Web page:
Farewell, My Lovely:  The Book and the Adaptations

If you are not clear on the distinction between an ordinary detective movie that was filmed a long time ago in black and white, a film noir, and a neo-noir, then you might try watching the three adaptations of Raymond Chandler’s Farewell, My Lovely.  As is often the case with some of those hard-boiled detective novels of the 1930s and 1940s, this one has a convoluted plot, which lends itself to variations in the adaptations.  I suppose one could begin with the novel and then catalog all the ways in which each version deviates from the original, but that would be as tedious as it would be unnecessary.

Let’s begin with Murder, My Sweet (1944).  This movie not only follows the novel’s plot reasonably well, but it also has the same tone.  More to the point, it is as good an example of film noir as one might want.

An earlier version of this novel is The Falcon Takes Over (1942).  Even though it is a black-and-white detective movie from the 1940s, it absolutely does not qualify as film noir.  The detective is Gay Lawrence, known as “the Falcon,” rather than the novel’s Philip Marlowe.  The Falcon is an English gentleman who is an amateur sleuth, whereas Philip Marlowe is a hard-boiled, American, professional private eye. Moreover, the Falcon has a sidekick who is supposed to provide comic relief, whereas Marlowe works alone, the only humor being his wisecracks.  As a result, the tone of this version is most decidedly not film noir.

The third adaptation, made in 1975, is the only one to take its title from the novel. The movie has elements of the noir style, unlike The Falcon Takes Over, but it does not qualify as film noir primarily because there is a self-conscious aspect to it, which is what distinguishes neo-noir from film noir proper.  Unlike the traditional film noir, this version was made in color.  But it would not have helped if it had been made in black and white, because the day had passed when studios made black and white movies to hold down the cost.  By the 1970s, movies that were made in black and white were done so for artistic reasons.  So, we would have been saying to ourselves, “Oh, it’s in black and white, just like a film noir.

Then there is the setting.  Just as a choice had to be made about color versus black and white, so too did a conscious choice have to be made between the original setting and a contemporary one.  The 1970s just do not have the same cultural feel as the 1940s.  For example, if a private detective in the 1970s wore a trench coat and a fedora, we would think he was some kind of Don Quixote who had seen too many films noir and was trying to be like those romanticized detectives of fiction.  For that reason, perhaps, the movie was set in the 1940s.  But now when we see the trench coat and the fedora, we check them off, as if they were items on a list of things that every film noir private detective must have.  Furthermore, there are a few elements from the 1970s that work their way into this movie, and those too we know to be a self-conscious choice.  And so, the self-conscious choices that must be made by producers and are recognized as such by the audience are what place this and other movies like it in the neo-noir category.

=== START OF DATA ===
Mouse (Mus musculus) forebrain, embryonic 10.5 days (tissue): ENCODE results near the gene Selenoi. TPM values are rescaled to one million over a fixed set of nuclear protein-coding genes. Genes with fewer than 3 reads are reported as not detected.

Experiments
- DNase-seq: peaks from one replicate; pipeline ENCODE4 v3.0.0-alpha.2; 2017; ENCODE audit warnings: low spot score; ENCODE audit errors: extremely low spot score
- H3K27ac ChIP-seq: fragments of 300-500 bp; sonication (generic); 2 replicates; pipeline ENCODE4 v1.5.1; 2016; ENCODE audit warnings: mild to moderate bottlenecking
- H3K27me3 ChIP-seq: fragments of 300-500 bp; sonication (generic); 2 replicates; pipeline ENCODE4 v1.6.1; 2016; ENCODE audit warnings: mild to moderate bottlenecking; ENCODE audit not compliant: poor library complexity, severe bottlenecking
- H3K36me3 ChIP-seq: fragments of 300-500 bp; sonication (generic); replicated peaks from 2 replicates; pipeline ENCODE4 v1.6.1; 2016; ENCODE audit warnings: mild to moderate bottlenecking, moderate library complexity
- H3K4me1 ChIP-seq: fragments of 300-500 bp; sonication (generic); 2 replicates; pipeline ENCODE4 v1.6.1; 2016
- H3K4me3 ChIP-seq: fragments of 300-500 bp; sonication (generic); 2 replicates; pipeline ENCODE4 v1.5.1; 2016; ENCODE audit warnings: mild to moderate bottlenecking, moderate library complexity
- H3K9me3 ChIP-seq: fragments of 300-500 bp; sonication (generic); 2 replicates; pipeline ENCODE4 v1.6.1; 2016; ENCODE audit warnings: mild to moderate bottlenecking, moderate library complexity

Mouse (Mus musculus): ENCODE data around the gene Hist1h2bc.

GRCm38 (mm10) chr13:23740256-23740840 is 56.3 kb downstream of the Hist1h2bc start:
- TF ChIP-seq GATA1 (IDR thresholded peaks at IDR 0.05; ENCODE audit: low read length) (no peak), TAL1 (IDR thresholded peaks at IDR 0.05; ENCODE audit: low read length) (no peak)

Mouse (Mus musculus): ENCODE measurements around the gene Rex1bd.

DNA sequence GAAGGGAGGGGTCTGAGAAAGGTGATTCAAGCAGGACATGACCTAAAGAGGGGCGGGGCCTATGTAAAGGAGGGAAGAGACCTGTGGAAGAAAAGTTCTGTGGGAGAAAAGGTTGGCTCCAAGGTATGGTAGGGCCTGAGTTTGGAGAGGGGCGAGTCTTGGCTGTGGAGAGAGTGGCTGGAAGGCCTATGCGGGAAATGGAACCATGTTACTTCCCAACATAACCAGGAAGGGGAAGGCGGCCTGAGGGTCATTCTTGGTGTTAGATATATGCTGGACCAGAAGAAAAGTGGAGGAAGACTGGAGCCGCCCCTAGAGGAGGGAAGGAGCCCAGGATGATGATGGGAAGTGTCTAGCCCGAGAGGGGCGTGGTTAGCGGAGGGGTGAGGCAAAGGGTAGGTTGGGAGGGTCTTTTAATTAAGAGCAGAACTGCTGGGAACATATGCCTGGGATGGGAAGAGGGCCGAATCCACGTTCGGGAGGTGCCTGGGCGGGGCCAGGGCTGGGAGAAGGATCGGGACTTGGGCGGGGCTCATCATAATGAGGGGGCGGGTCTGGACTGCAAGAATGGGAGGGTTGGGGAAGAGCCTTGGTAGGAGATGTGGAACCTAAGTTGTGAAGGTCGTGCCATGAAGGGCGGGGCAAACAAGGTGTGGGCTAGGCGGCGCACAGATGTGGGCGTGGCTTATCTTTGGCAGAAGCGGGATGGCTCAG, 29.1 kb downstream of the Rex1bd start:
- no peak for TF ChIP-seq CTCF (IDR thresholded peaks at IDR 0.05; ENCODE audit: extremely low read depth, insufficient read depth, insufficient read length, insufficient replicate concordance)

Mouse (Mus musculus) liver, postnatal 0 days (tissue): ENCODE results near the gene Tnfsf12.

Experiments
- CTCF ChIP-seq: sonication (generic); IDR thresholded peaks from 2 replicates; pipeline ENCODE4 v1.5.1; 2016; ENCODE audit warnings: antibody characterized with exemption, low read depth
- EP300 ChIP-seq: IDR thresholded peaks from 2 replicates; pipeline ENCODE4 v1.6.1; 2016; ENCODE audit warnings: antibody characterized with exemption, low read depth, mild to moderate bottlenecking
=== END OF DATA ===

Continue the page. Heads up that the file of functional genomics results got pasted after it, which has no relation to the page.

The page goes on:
One such choice consists in adhering more closely to the novel than the earlier versions.  In the novel, Florian’s has become a Negro bar.  When Murder, My Sweet was made, they kept the bar white, possibly to avoid upsetting the 1940s audience on such matters as race.  By 1975, showing Florian’s as being a black establishment was not only more acceptable, it was almost hip.  Movie producers were by that time looking for ways to have more blacks in their movies to satisfy the need for affirmative action, and so following the novel in this regard was made to order.

Other stuff is thrown into the movie that was neither in novel nor in Murder My Sweet in order to reflecting the zeitgeist of 1975.  An extraneous mixed-race couple is added to the plot.  That’s not so bad, but they have a child for Marlowe to worry about.  It was around this time that children started gratuitously showing up in movies that would have been much better without them.  Sappy sentimentality simply does not belong in a film noir, but I guess this is another difference between that genre and neo-noir.  Then there is Jules Amthor, who become Frances Amthor, a butch lesbian madam.

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